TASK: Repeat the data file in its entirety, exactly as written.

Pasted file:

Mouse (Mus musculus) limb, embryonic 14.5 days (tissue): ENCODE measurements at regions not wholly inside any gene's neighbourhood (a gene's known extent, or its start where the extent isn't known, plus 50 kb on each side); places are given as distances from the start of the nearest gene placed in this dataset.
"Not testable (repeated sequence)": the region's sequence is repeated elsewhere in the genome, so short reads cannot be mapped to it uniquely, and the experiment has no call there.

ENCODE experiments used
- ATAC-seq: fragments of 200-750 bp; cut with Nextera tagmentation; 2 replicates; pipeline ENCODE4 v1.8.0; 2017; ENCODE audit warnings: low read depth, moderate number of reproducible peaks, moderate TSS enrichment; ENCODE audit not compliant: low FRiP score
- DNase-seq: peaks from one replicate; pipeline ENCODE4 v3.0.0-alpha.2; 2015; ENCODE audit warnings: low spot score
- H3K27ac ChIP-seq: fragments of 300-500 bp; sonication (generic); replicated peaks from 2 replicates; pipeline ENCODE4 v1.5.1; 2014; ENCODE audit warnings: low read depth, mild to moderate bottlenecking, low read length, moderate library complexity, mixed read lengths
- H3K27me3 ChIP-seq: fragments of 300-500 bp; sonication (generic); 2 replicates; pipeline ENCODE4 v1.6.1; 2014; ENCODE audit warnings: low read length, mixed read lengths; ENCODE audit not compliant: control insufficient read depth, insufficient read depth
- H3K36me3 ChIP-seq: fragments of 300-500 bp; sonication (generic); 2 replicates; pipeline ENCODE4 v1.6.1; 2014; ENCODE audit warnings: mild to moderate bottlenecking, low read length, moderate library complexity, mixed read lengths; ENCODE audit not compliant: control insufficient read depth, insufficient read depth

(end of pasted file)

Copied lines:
Mouse (Mus musculus) limb, embryonic 14.5 days (tissue): ENCODE measurements at regions not wholly inside any gene's neighbourhood (a gene's known extent, or its start where the extent isn't known, plus 50 kb on each side); places are given as distances from the start of the nearest gene placed in this dataset.
"Not testable (repeated sequence)": the region's sequence is repeated elsewhere in the genome, so short reads cannot be mapped to it uniquely, and the experiment has no call there.

ENCODE experiments used
- ATAC-seq: fragments of 200-750 bp; cut with Nextera tagmentation; 2 replicates; pipeline ENCODE4 v1.8.0; 2017; ENCODE audit warnings: low read depth, moderate number of reproducible peaks, moderate TSS enrichment; ENCODE audit not compliant: low FRiP score
- DNase-seq: peaks from one replicate; pipeline ENCODE4 v3.0.0-alpha.2; 2015; ENCODE audit warnings: low spot score
- H3K27ac ChIP-seq: fragments of 300-500 bp; sonication (generic); replicated peaks from 2 replicates; pipeline ENCODE4 v1.5.1; 2014; ENCODE audit warnings: low read depth, mild to moderate bottlenecking, low read length, moderate library complexity, mixed read lengths
- H3K27me3 ChIP-seq: fragments of 300-500 bp; sonication (generic); 2 replicates; pipeline ENCODE4 v1.6.1; 2014; ENCODE audit warnings: low read length, mixed read lengths; ENCODE audit not compliant: control insufficient read depth, insufficient read depth
- H3K36me3 ChIP-seq: fragments of 300-500 bp; sonication (generic); 2 replicates; pipeline ENCODE4 v1.6.1; 2014; ENCODE audit warnings: mild to moderate bottlenecking, low read length, moderate library complexity, mixed read lengths; ENCODE audit not compliant: control insufficient read depth, insufficient read depth